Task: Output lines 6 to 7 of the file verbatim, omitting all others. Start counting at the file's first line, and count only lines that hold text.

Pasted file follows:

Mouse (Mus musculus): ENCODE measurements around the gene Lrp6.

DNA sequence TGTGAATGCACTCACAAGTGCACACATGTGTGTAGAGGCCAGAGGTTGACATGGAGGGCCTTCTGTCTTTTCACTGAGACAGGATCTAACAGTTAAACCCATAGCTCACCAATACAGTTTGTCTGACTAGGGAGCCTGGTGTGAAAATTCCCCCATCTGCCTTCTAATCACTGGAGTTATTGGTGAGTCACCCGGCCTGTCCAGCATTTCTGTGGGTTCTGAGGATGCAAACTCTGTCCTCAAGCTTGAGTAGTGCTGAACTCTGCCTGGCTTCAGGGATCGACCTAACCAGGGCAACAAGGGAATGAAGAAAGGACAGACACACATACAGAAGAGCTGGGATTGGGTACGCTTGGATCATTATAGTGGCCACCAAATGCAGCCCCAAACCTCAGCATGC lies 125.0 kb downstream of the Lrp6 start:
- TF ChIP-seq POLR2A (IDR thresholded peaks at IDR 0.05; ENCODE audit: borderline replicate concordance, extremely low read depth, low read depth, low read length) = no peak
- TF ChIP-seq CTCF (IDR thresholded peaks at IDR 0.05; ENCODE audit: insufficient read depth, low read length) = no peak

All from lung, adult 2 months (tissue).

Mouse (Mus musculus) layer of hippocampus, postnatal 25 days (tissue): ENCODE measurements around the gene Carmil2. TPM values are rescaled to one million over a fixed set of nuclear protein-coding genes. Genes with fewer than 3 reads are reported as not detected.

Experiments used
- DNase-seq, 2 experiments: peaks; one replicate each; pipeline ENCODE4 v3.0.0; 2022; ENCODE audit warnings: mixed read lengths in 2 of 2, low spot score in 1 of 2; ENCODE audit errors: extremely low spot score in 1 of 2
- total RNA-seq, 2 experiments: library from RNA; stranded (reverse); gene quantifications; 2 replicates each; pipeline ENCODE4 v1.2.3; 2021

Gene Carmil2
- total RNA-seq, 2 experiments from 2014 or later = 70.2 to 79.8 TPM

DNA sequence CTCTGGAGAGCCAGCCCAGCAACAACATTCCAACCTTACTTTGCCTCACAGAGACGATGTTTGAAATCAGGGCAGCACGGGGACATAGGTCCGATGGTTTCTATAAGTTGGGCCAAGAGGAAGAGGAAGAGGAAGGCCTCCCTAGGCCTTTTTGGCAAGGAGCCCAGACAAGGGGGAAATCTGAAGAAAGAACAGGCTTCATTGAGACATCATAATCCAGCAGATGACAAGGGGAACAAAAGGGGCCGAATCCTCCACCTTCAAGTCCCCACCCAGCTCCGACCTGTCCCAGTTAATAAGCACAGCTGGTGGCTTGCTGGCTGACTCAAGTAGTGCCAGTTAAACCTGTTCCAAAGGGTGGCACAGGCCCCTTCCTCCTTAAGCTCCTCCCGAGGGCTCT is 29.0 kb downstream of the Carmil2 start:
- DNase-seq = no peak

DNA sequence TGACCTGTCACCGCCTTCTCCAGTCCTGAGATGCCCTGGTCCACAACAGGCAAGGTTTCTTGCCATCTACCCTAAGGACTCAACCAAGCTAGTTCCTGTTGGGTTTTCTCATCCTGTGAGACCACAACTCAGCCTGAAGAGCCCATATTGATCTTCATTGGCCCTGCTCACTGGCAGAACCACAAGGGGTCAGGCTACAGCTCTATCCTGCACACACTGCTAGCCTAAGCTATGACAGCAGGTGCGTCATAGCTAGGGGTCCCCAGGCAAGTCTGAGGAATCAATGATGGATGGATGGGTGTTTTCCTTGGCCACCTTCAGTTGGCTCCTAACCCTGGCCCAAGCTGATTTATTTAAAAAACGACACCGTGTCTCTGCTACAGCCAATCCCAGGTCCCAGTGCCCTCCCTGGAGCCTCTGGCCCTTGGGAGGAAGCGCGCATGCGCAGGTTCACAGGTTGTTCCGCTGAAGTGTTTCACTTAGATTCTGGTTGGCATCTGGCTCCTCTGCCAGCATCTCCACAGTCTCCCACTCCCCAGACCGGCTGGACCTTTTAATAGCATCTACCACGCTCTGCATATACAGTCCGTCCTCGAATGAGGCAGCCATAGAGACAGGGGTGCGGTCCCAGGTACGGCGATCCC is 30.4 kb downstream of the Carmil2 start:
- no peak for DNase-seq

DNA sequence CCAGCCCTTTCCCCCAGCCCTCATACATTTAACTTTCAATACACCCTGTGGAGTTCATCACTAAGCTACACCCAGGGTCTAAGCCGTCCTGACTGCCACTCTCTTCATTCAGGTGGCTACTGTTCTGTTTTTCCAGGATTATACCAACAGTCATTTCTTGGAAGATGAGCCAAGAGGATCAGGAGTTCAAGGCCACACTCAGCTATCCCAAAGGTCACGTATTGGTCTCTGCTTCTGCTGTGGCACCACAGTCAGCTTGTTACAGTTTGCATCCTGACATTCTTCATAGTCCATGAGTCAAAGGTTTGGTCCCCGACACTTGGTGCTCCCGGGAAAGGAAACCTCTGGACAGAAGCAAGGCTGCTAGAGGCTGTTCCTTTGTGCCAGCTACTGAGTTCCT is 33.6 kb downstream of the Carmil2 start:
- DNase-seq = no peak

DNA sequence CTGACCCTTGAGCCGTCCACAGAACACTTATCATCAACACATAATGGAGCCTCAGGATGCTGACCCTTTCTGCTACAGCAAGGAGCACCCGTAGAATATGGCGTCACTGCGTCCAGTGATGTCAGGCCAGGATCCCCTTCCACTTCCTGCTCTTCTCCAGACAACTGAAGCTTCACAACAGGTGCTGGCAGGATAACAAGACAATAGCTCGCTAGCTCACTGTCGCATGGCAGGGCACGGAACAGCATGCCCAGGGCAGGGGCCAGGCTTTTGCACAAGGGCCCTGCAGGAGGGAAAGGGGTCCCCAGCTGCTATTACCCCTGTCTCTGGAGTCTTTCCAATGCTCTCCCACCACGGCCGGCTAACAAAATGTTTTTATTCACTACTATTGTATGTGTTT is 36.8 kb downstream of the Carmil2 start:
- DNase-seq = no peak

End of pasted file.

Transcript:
Mouse (Mus musculus) layer of hippocampus, postnatal 25 days (tissue): ENCODE measurements around the gene Carmil2. TPM values are rescaled to one million over a fixed set of nuclear protein-coding genes. Genes with fewer than 3 reads are reported as not detected.

Experiments used